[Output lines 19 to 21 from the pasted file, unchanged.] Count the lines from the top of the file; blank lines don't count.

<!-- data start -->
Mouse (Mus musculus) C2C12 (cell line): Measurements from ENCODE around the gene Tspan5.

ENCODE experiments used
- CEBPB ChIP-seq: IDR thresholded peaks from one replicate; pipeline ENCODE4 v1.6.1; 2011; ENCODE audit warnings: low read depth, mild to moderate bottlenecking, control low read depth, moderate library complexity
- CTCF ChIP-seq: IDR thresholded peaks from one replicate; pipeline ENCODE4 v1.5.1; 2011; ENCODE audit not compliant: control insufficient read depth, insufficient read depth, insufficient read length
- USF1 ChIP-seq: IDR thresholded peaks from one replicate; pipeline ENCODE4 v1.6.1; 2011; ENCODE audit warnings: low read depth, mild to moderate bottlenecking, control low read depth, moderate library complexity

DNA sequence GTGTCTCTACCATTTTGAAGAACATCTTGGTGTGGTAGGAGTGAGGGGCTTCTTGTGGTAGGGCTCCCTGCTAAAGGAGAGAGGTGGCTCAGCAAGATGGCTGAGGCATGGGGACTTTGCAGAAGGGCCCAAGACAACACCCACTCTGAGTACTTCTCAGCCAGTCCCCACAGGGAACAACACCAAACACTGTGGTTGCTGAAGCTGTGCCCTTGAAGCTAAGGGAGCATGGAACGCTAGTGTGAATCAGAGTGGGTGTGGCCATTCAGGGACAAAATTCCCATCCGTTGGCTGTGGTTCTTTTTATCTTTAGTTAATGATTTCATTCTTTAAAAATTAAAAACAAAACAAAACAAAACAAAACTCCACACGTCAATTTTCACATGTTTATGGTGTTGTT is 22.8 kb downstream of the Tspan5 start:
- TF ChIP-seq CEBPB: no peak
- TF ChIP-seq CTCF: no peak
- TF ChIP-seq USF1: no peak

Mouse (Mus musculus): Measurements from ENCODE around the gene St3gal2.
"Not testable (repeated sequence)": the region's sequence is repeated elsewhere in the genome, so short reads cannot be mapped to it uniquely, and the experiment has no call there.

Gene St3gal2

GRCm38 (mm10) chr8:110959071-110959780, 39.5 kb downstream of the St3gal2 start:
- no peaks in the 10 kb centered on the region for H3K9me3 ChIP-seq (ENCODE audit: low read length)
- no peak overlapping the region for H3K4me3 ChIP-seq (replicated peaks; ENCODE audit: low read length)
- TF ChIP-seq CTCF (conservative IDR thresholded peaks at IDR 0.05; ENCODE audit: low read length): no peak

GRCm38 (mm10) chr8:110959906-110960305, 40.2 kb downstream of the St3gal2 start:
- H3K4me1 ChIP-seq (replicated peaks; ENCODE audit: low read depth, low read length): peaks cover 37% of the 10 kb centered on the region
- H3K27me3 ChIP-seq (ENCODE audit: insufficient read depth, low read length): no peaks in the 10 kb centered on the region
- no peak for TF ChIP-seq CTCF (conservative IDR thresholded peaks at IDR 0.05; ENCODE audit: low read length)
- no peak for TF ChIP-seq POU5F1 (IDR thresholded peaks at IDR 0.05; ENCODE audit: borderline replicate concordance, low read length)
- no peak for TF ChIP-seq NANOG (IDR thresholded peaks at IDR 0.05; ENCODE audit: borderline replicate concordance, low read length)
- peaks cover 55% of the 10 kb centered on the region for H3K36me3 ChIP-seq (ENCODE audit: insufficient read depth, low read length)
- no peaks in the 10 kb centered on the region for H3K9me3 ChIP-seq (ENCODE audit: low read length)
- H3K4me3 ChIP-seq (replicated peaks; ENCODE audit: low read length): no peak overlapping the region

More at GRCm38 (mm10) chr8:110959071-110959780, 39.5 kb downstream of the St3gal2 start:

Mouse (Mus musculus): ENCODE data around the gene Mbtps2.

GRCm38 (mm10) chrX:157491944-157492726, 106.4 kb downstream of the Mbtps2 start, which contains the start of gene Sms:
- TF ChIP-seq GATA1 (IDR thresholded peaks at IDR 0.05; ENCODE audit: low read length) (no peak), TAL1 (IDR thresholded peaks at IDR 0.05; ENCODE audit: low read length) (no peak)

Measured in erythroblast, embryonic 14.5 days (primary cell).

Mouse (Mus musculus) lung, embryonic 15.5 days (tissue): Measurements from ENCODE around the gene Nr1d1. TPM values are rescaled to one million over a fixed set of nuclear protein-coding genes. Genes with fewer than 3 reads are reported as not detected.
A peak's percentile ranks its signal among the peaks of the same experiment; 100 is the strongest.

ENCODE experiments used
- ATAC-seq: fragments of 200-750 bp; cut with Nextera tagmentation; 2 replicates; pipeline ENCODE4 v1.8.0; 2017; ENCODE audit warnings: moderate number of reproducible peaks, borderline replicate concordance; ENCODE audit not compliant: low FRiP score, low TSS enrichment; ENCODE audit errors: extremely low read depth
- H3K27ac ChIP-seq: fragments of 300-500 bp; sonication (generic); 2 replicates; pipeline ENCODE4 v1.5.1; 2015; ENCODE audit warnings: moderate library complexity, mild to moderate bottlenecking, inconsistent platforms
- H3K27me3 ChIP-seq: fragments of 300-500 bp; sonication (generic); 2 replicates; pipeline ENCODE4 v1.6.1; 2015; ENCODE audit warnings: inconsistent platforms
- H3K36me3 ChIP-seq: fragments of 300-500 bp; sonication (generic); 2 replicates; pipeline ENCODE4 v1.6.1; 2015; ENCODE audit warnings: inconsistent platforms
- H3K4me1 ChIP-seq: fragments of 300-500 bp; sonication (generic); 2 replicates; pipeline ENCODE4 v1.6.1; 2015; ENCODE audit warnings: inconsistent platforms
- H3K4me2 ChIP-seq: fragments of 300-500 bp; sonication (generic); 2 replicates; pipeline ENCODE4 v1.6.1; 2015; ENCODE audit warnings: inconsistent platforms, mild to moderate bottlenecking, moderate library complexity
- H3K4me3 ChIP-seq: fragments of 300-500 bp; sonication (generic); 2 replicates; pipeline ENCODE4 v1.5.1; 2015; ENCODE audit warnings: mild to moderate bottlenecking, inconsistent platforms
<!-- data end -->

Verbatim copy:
- H3K27me3 ChIP-seq (ENCODE audit: insufficient read depth, low read length): no peaks in the 10 kb centered on the region
- no peak for TF ChIP-seq CTCF (conservative IDR thresholded peaks at IDR 0.05; ENCODE audit: low read length)
- no peak for TF ChIP-seq POU5F1 (IDR thresholded peaks at IDR 0.05; ENCODE audit: borderline replicate concordance, low read length)